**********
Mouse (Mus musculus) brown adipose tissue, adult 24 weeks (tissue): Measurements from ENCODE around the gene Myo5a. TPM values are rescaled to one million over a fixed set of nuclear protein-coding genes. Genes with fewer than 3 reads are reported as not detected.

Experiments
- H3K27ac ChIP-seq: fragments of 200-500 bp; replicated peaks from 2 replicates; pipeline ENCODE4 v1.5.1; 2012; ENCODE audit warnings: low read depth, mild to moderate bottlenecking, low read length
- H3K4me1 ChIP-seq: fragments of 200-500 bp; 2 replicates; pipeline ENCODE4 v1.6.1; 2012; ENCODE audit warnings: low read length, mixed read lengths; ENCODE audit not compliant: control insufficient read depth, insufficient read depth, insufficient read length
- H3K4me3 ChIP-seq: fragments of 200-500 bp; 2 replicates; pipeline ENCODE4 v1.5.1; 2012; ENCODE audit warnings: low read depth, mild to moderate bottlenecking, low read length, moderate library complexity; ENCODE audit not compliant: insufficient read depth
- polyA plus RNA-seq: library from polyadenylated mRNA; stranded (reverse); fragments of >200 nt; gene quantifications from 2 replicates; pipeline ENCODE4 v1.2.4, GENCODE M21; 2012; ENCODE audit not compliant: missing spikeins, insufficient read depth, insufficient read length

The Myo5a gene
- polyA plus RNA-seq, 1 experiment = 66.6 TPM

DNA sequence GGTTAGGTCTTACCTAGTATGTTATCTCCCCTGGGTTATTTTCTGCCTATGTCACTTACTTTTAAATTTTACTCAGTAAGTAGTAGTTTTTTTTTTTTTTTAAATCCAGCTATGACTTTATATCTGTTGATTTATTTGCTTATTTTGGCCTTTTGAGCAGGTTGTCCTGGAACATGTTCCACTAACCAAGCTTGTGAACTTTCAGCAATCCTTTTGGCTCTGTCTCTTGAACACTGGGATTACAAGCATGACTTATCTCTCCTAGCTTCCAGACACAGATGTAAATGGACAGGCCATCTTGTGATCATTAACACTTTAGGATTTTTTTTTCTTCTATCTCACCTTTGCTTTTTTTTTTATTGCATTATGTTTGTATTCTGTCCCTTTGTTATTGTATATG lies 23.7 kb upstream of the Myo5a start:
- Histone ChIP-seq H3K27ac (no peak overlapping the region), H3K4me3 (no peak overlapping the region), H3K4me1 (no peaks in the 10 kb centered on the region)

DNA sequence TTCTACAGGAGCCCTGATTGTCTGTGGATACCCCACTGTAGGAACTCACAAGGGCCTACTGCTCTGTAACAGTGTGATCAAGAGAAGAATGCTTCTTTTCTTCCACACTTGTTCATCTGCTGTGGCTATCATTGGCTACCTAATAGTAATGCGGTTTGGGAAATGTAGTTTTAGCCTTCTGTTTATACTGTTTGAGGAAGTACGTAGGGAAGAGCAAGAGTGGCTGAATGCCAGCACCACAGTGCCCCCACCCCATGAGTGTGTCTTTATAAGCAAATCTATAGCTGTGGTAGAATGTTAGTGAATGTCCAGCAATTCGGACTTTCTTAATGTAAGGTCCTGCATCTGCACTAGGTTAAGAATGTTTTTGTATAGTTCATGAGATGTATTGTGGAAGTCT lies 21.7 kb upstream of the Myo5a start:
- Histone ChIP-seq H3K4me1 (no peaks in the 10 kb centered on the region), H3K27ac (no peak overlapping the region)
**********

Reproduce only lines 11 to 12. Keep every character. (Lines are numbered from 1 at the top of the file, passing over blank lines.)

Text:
DNA sequence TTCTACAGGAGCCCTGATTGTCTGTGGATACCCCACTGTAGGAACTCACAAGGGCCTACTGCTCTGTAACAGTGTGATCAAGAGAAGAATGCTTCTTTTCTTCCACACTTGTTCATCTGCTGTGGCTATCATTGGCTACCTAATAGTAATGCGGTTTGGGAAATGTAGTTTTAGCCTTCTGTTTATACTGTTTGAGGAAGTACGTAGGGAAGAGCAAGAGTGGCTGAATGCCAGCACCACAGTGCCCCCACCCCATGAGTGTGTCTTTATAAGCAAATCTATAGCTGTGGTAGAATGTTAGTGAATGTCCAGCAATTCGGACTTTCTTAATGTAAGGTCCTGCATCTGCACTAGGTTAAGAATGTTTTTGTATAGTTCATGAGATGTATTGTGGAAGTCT lies 21.7 kb upstream of the Myo5a start:
- Histone ChIP-seq H3K4me1 (no peaks in the 10 kb centered on the region), H3K27ac (no peak overlapping the region)